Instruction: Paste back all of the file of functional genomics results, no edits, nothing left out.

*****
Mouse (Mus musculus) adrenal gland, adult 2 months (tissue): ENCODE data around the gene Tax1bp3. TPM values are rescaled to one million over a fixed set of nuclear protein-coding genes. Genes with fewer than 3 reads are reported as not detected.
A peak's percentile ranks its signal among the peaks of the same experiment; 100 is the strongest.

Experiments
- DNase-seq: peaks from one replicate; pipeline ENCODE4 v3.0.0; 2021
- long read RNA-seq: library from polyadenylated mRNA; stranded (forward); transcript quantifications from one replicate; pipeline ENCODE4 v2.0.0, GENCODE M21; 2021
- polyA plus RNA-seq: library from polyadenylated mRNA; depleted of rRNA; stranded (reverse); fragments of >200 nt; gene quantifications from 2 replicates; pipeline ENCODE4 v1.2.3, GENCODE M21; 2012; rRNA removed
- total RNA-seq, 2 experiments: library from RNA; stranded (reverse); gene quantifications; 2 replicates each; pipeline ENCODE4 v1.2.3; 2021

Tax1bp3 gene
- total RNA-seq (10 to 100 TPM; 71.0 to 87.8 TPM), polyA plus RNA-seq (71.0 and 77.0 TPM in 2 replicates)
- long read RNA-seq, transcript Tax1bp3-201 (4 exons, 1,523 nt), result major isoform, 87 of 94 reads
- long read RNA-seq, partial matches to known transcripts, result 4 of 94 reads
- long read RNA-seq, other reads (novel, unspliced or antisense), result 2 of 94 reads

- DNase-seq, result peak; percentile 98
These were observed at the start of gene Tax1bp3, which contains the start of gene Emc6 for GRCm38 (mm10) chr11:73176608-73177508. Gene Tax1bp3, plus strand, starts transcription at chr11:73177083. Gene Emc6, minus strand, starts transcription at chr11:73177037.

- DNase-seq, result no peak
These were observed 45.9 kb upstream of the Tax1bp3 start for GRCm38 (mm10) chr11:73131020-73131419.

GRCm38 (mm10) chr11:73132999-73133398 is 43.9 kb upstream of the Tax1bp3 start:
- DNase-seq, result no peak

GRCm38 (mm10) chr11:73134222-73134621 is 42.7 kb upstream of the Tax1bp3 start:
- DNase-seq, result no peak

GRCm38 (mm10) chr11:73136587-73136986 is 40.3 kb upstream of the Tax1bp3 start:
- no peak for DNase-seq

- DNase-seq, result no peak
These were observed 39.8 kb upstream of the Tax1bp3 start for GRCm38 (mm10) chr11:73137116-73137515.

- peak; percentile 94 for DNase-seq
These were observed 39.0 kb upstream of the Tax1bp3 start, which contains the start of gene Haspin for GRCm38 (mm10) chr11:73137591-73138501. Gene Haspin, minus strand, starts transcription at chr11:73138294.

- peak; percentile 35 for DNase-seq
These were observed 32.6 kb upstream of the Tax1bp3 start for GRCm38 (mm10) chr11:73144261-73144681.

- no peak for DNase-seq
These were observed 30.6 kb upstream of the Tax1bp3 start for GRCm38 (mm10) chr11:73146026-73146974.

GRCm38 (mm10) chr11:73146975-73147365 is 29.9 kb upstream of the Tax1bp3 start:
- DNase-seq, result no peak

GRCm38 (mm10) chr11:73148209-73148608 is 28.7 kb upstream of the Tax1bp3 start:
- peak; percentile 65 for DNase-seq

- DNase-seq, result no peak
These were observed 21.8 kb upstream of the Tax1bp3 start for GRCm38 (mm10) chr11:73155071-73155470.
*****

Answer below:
Mouse (Mus musculus) adrenal gland, adult 2 months (tissue): ENCODE data around the gene Tax1bp3. TPM values are rescaled to one million over a fixed set of nuclear protein-coding genes. Genes with fewer than 3 reads are reported as not detected.
A peak's percentile ranks its signal among the peaks of the same experiment; 100 is the strongest.

Experiments
- DNase-seq: peaks from one replicate; pipeline ENCODE4 v3.0.0; 2021
- long read RNA-seq: library from polyadenylated mRNA; stranded (forward); transcript quantifications from one replicate; pipeline ENCODE4 v2.0.0, GENCODE M21; 2021
- polyA plus RNA-seq: library from polyadenylated mRNA; depleted of rRNA; stranded (reverse); fragments of >200 nt; gene quantifications from 2 replicates; pipeline ENCODE4 v1.2.3, GENCODE M21; 2012; rRNA removed
- total RNA-seq, 2 experiments: library from RNA; stranded (reverse); gene quantifications; 2 replicates each; pipeline ENCODE4 v1.2.3; 2021

Tax1bp3 gene
- total RNA-seq (10 to 100 TPM; 71.0 to 87.8 TPM), polyA plus RNA-seq (71.0 and 77.0 TPM in 2 replicates)
- long read RNA-seq, transcript Tax1bp3-201 (4 exons, 1,523 nt), result major isoform, 87 of 94 reads
- long read RNA-seq, partial matches to known transcripts, result 4 of 94 reads
- long read RNA-seq, other reads (novel, unspliced or antisense), result 2 of 94 reads

- DNase-seq, result peak; percentile 98
These were observed at the start of gene Tax1bp3, which contains the start of gene Emc6 for GRCm38 (mm10) chr11:73176608-73177508. Gene Tax1bp3, plus strand, starts transcription at chr11:73177083. Gene Emc6, minus strand, starts transcription at chr11:73177037.

- DNase-seq, result no peak
These were observed 45.9 kb upstream of the Tax1bp3 start for GRCm38 (mm10) chr11:73131020-73131419.

GRCm38 (mm10) chr11:73132999-73133398 is 43.9 kb upstream of the Tax1bp3 start:
- DNase-seq, result no peak

GRCm38 (mm10) chr11:73134222-73134621 is 42.7 kb upstream of the Tax1bp3 start:
- DNase-seq, result no peak

GRCm38 (mm10) chr11:73136587-73136986 is 40.3 kb upstream of the Tax1bp3 start:
- no peak for DNase-seq

- DNase-seq, result no peak
These were observed 39.8 kb upstream of the Tax1bp3 start for GRCm38 (mm10) chr11:73137116-73137515.

- peak; percentile 94 for DNase-seq
These were observed 39.0 kb upstream of the Tax1bp3 start, which contains the start of gene Haspin for GRCm38 (mm10) chr11:73137591-73138501. Gene Haspin, minus strand, starts transcription at chr11:73138294.

- peak; percentile 35 for DNase-seq
These were observed 32.6 kb upstream of the Tax1bp3 start for GRCm38 (mm10) chr11:73144261-73144681.

- no peak for DNase-seq
These were observed 30.6 kb upstream of the Tax1bp3 start for GRCm38 (mm10) chr11:73146026-73146974.

GRCm38 (mm10) chr11:73146975-73147365 is 29.9 kb upstream of the Tax1bp3 start:
- DNase-seq, result no peak

GRCm38 (mm10) chr11:73148209-73148608 is 28.7 kb upstream of the Tax1bp3 start:
- peak; percentile 65 for DNase-seq

- DNase-seq, result no peak
These were observed 21.8 kb upstream of the Tax1bp3 start for GRCm38 (mm10) chr11:73155071-73155470.